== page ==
Gabriel Garcia Marquez, considered the Mark Twain or Charles Dickens of Latin America, died Thursday. His works included 'One Hundred Years of Solitude,' and 'Love in the time of Cholera.' Gabriel Garcia Marquez was the best-known practitioner of magical realism.
Mein Kampf lays out Adolf Hitler's vision for a resurgent Germany after World War I along with his racist National Socialist political ideology. While copies of the book "Mein Kampf" are not rare, editions signed by Hitler are scarce.
Kate DiCamillo wins Newbery: The awards, the most prestigious in children's publishing, were announced Monday by the American Library Association. DiCamillo, a popular and acclaimed author, won the Newbery a decade ago for 'The Tales of Despereaux.'
Sue Monk Kidd's "The Invention of Wings" comes out Jan. 7. The novel weaves together the stories of a slave girl and a slave owner's daughter. Like Kidd's best-selling "The Secret Life of Bees," the book is set in South Carolina.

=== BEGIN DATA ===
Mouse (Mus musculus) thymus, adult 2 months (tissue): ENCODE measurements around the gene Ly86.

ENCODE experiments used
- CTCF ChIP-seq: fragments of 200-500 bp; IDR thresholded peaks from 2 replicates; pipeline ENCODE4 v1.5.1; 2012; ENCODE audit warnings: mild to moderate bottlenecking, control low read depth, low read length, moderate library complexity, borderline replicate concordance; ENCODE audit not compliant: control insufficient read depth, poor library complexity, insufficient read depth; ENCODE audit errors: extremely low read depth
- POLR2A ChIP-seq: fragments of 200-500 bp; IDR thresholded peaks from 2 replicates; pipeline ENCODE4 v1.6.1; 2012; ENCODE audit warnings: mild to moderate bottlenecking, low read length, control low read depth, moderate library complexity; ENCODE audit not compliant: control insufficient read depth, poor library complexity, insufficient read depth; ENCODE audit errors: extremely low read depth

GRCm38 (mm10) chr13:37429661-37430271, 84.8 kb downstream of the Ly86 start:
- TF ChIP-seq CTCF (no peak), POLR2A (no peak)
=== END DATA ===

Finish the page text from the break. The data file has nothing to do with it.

Winner of the Nobel Literature prize and author of more than 55 works of fiction, opera, nonfiction, and poetry, including 'The Golden Notebook,' British author Doris Lessing died Sunday at her home in London.
Sarah Palin will go on tour Nov. 12 to promote her new book "Good Tidings and Great Joy: Protecting the Heart of Christmas." But Sarah Palin will not tour major metropolitan areas, such as New York, Chicago, or Los Angeles.
Booker Prize winner Eleanor Catton wrote an 832-page murder mystery set in Catton's homeland, New Zealand. This is the last year that the Man Booker Prize will be open only to writers from the former British Empire.
Tom Clancy novels were so real, that after the Cold War thriller "The Hunt for Red October" came out, a military official suspected the author of having access to classified material. Tom Clancy says he didn't. He died Tuesday.
Invisible Man book ban: A mother in North Carolina complained that the Invisible Man was "too much for teenagers." "Invisible Man" is a first-person narrative by a black man who considers himself socially invisible. It was originally published in 1952.